No. 103.
Mr. Scruggs to Mr. Frelinghuysen.

No. 80.]

Sir: I send you, under separate cover by this mail, a copy of the report by the Colombian minister for foreign affairs to the President of the Republic, and submitted to the Congress of 1883. You will observe, however, that this report, although published only a few days ago, was prepared by the late minister, Dr. Quijano Wallis, who resigned his position in the cabinet on the 21st December last, upon the occasion of the death of the late President, Dr. Zaldúa.

The most important part of this report relates to the subject of the Panama Canal, and which I have translated, as follows:

interoceanic canal.

The work of this important enterprise, of transcendent importance to the future of Colombia, continues without interruption under the direction of the illustrious M. De Lesseps.

The canal company has bought nearly all the shares in the Panama Railway enterprise, and, as, according to De Lesseps’ report, made in June last to the assembly of shareholders, the American law gives the most extensive powers to the majority of shareowners in a corporate society, the canal company, in virtue of these powers, now becoming the substitute for the railway company with respect to its obligations. Acting mainly upon this consideration, this department directed the extensive note to the [Page 235] Senate already known to you,* touching the rights of Colombia in virtue of the indemnification provided for by existing contracts in case the canal should cross the privileged territory of the railway.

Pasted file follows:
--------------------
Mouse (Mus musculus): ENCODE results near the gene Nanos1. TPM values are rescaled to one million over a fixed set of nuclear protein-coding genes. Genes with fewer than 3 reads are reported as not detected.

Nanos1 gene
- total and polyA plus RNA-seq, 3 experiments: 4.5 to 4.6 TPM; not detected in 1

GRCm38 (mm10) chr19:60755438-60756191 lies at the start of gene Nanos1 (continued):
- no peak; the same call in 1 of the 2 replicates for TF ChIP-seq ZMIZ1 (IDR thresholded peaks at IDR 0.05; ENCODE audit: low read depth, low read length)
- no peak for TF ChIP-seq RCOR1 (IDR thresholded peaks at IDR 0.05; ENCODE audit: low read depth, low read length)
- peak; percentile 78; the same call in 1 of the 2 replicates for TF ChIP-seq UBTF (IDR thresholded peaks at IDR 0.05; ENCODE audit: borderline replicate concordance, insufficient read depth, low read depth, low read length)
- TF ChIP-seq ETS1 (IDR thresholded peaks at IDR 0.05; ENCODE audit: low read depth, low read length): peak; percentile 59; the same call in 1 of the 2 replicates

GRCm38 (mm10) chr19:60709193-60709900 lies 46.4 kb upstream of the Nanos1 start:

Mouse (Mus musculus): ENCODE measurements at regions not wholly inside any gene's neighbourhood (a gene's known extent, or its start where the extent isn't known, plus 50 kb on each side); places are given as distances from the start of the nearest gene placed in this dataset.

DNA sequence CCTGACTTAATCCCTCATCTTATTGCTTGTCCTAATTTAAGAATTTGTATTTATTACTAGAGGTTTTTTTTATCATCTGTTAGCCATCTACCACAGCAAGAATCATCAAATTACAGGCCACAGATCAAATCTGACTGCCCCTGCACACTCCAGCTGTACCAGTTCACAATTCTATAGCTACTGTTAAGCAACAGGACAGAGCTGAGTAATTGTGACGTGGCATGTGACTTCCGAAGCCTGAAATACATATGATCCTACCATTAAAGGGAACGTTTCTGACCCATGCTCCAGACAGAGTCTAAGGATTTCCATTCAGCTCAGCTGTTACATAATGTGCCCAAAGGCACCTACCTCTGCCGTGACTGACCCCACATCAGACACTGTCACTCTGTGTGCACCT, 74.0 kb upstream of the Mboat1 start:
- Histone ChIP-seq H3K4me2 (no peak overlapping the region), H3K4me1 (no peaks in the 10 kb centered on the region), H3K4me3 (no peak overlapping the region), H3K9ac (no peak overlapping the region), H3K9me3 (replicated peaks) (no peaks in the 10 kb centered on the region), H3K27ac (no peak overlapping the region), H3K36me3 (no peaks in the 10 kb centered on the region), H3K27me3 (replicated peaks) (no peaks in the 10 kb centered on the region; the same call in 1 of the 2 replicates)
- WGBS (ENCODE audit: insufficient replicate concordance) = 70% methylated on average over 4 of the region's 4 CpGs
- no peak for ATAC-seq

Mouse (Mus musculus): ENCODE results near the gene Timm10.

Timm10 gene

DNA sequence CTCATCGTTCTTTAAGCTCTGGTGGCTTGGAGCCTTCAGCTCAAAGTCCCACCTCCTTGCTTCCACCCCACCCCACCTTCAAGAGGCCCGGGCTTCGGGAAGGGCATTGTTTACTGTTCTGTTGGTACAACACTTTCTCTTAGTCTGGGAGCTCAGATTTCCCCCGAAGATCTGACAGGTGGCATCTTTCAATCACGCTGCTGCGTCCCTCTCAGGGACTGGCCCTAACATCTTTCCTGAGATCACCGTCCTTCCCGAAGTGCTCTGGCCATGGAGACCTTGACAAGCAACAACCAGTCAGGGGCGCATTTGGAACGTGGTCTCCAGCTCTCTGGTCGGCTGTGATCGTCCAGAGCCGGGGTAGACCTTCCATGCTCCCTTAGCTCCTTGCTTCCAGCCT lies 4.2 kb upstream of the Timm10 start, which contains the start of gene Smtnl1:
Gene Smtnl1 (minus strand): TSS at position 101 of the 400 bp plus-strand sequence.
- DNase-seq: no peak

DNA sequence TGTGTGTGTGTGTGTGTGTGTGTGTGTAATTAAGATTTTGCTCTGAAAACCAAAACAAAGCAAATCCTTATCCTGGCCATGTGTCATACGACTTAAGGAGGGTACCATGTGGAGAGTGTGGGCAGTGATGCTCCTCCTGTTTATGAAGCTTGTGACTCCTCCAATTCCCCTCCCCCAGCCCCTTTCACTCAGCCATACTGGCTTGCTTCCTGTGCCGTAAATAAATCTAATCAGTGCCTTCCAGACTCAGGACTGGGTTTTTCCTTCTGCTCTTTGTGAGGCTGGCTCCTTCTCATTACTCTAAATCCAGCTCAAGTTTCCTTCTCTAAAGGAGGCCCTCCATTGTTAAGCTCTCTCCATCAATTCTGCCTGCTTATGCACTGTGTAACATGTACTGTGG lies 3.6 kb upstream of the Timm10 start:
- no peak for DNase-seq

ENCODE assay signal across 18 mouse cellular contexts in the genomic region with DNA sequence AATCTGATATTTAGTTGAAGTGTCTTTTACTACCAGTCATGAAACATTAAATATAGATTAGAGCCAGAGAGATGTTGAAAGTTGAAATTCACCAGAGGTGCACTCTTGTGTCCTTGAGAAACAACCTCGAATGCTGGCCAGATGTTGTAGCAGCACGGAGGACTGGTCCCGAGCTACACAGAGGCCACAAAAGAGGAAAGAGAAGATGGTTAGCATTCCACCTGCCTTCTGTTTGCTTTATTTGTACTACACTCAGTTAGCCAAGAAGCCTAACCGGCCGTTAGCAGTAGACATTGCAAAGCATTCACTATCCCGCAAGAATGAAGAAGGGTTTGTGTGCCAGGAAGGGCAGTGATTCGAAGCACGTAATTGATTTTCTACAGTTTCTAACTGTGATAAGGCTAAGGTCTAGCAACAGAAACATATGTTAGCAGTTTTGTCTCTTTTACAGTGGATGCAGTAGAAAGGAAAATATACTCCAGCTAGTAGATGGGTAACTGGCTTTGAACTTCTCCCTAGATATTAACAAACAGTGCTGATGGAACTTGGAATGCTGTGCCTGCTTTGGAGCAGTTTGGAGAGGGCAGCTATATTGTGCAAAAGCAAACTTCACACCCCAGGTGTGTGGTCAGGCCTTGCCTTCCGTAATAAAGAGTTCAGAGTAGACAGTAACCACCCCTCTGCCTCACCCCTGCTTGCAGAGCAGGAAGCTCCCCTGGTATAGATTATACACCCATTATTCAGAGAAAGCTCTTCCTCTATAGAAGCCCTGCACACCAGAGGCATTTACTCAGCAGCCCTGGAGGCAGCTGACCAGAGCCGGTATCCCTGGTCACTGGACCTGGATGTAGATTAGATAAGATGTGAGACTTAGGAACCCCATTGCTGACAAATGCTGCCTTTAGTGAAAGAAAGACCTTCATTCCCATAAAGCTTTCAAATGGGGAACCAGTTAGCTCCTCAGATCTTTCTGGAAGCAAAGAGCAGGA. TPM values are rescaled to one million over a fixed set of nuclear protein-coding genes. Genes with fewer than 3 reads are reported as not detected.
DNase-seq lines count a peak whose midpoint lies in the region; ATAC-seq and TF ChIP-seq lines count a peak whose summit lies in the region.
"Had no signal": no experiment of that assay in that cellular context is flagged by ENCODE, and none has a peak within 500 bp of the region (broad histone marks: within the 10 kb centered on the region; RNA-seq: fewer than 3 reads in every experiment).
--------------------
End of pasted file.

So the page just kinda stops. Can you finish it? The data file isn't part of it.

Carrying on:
That note was favorably received by the Liberal press of all shades of opinion, and was finally supported by the Panama Star, one of the most respectable periodicals in South America. It was afterwards reproduced with approval by the Spanish American, a notable periodical publication of Paris. I call your attention to this subject to the end that you may be pleased to bring it before Congress at its next session for a definite decision.

The importance of Colombia as an international entity has greatly increased with the near realization of the Panama Canal. All the American nations, and those of Western Europe that are the most civilized and powerful, have a direct interest in this enterprise. Our privileged Isthmus will become the highway of universal commerce, and the desired passage for armaments and fleets in case of international conflicts.

The most important diplomatic question that will result from the excavation of the canal will be that relating to the effective guarantee of its neutrality.

As is well known, the United States of the North celebrated with England, in 1850, a compact known as the Clayton-Bulwer treaty, by which they compromised themselves with Great Britain not to occupy, fortify, colonize, nor assume dominion over any portion of Central America, and by which they consented to admit Great Britain as a co-guarantor, in any future time, of the protection of a canal through Central America.

The Cabinet at Washington has endeavored to obtain the abrogation of this compact, or at least a substantial modification of it (as was evinced by Mr. Frelinghuysen’s note to Lord Granville, transmitted through Minister Lowell in May, 1882), alleging that the stipulations in that treaty were agreed to when the United States believed the Nicaragua Canal would be constructed in virtue of the concession of 1849, and that the commercial and political circumstances have greatly changed since 1850.

It is possible that England, which, by reason of her connections with her vast oriental possessions, is one of the European nations most interested in the freedom and security of the Isthmian transit, will not abandon the rights she has acquired in the Clayton-Bulwer treaty, but that she will endeavor to have this compact kept in force.